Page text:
Personal protection equipment

The set of guidelines on the use of PPE for health-care personnel (HCP) and others evolved over weeks in the Institute, based on several national and international recommendations:

  • Initially, the use of fluid resistant, three-ply/triple-layer mask was advised for HCP in non-COVID wards. Subsequently, the revised Institute guidelines recommended the use of N95 masks for health-care workers. Sanitation staff were additionally advised to wear heavy duty gloves for disinfection and health attendants were advised to wear gloves during the patient shifting. This was later upgraded to level I PPE (N95 mask, gown, gloves, and eye goggles) for all HCPs in non-COVID wards
  • For patients and their attendants, to begin with, the use of medical masks was not recommended, which later got revised to mandatory use of triple-layer mask for all patients and their attendants visiting hospital premises. If they did not wear any mask, the nursing personnel (or any designated person) would provide them with triple-layer surgical mask every day
  • The stocks of PPE are being maintained by periodic indents on a weekly basis, with revision of estimates every week as per change in demands
  • Staff was advised to adhere to standard operating procedures for bio-waste management, especially with regard to disposal of PPE.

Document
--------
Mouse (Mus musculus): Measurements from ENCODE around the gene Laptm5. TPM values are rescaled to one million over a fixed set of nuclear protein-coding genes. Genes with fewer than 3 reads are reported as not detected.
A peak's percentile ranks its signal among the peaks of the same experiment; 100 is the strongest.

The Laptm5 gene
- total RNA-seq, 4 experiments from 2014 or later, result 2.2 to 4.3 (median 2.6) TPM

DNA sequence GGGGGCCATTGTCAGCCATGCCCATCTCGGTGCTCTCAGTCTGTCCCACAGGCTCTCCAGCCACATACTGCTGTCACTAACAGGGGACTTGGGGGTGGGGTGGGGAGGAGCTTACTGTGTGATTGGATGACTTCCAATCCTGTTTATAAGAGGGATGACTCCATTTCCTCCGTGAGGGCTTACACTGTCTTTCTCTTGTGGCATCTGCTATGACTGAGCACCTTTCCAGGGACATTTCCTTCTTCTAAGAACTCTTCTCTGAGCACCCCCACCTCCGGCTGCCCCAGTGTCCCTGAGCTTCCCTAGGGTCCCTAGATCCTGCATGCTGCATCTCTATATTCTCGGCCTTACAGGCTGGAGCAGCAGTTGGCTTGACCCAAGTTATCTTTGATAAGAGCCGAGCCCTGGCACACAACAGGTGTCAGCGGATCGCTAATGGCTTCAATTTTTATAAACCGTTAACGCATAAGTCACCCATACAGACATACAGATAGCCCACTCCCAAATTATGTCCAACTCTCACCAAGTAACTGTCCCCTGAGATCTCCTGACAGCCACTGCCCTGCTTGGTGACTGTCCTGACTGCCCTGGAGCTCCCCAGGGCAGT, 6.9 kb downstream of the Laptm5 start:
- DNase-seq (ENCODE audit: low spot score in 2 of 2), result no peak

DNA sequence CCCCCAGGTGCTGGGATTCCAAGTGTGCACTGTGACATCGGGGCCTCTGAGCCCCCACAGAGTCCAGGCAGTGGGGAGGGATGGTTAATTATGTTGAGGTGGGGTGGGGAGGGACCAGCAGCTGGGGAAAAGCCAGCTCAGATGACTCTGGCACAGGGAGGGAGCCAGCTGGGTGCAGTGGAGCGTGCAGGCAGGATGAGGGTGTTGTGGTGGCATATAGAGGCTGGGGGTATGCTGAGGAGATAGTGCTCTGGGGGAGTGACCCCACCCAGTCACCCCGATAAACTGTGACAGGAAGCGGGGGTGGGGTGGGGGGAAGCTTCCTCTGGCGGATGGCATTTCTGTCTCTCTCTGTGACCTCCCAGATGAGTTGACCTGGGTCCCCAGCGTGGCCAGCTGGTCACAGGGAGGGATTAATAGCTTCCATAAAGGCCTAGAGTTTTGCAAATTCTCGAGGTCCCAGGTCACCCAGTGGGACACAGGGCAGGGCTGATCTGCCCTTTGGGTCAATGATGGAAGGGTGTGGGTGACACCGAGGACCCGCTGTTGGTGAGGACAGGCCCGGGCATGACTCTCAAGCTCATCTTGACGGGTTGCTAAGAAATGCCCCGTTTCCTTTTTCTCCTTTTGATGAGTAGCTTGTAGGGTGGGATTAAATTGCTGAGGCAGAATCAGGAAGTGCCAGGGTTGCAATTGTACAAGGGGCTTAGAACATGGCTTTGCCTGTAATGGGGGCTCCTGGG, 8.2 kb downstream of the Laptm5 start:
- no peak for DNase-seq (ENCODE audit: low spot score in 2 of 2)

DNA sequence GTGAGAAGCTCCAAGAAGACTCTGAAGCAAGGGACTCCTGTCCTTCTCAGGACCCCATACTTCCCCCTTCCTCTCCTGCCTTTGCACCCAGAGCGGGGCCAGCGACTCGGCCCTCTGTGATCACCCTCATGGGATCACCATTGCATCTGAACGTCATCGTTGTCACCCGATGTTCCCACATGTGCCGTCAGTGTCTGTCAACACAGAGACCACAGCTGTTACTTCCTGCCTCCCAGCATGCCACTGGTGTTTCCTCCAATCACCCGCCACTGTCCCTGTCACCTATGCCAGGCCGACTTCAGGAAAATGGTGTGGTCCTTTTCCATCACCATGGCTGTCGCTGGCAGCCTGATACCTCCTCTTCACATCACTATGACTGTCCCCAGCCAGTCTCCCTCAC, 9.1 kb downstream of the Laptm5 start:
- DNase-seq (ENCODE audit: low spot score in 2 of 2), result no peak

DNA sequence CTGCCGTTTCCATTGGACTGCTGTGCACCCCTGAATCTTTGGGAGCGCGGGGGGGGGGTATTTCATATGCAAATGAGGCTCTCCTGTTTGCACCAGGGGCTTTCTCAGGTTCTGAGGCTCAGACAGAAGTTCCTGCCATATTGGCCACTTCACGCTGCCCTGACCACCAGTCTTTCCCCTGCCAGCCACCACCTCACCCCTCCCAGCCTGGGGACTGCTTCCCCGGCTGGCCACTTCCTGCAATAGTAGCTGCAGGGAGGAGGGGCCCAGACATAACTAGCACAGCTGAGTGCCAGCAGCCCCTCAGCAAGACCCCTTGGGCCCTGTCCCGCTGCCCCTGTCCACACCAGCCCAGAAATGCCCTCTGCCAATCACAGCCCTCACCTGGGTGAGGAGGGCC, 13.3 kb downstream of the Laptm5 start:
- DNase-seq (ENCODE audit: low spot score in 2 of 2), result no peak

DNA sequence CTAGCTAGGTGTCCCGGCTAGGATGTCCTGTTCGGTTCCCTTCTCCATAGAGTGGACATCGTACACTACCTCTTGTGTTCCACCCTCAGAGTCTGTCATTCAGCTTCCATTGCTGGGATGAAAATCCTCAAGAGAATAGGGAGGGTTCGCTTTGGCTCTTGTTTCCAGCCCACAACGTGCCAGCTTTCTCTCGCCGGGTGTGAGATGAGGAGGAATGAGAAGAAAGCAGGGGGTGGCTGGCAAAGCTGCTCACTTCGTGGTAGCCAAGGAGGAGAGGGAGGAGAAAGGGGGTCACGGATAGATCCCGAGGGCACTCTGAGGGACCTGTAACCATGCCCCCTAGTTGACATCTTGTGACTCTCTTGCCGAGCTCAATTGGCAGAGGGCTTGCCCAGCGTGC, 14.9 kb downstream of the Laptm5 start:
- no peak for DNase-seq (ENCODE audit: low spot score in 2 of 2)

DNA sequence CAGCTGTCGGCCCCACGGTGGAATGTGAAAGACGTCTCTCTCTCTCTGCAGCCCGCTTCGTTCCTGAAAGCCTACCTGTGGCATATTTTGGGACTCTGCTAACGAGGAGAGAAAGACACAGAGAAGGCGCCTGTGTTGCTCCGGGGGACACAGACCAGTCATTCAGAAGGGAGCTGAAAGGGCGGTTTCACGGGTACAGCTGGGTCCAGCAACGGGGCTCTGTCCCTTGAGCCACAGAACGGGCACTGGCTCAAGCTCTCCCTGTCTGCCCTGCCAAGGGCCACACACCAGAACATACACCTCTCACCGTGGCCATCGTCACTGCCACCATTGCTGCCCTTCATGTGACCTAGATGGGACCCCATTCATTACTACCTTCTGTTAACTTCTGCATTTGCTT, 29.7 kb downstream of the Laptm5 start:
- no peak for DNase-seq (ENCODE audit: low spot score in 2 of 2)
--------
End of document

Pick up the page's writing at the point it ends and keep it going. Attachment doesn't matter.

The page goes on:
Information display, sensitization, and training

These activities were started in the beginning and were reinforced at periodic intervals.

  • All categories of health-care personnel underwent training sessions. For example, nursing officers were asked to take an online course for infection control offered by the institute which generated certificate after completion
  • Sanitation staff was sensitized about the method of dilution of sodium hypochlorite and duration of contact (e.g., 20–30 min for eye goggles/face shield), in addition to training by sanitation supervisors/officers
  • The staff at the entrance of the ward interacts with a variety of personnel visiting the ward (e.g., health attendants sent from other departments). They were sensitized about preventive measures such as not allowing anyone inside without a mask. Further, the need for carrying out these preventive measures was emphasized to them for both on-duty and off-duty hours, as many of them were staying in shared accommodations or crowded personal spaces
  • Information was displayed in the form of posters educating about the preventive measures for COVID-19. The posters were in simple and easy to understand language
  • Specific informative material on donning and doffing was made available in the respective spaces, in a visual format.

  Conclusion Top